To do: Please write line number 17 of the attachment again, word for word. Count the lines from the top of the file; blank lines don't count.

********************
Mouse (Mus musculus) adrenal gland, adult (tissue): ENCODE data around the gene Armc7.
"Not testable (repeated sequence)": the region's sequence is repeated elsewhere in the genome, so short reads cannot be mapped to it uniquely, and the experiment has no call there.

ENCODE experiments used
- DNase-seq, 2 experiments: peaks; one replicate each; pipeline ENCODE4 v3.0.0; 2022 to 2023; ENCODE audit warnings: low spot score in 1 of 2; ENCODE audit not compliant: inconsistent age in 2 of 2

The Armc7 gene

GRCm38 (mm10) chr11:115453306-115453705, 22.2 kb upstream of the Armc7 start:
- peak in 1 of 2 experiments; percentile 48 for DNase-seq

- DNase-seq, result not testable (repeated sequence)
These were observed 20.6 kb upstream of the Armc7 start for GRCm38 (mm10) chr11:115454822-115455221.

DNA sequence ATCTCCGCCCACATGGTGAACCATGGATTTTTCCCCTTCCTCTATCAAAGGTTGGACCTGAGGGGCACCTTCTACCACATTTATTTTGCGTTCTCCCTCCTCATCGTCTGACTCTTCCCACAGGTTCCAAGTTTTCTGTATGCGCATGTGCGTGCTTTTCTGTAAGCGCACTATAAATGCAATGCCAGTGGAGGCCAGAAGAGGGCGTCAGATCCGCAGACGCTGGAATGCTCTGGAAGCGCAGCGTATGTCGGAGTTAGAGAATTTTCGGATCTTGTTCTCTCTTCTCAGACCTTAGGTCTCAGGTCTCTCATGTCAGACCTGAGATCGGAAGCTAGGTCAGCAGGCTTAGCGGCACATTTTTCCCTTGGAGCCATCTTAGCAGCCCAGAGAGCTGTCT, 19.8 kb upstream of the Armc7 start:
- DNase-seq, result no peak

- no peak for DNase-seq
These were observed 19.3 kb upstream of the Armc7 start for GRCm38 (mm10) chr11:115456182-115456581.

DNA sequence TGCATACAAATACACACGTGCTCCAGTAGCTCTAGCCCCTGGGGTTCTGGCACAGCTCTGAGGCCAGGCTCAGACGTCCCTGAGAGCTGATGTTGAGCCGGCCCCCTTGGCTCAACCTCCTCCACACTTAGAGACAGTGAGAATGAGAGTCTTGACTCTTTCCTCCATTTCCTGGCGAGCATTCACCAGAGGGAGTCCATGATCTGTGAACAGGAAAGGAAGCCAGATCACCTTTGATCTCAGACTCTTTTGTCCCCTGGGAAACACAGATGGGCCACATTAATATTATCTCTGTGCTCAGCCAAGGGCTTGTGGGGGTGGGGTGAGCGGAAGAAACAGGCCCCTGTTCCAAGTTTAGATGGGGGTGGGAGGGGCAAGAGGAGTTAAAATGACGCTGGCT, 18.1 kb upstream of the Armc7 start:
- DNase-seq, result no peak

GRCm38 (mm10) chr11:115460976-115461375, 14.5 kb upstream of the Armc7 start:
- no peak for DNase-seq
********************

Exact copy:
- no peak for DNase-seq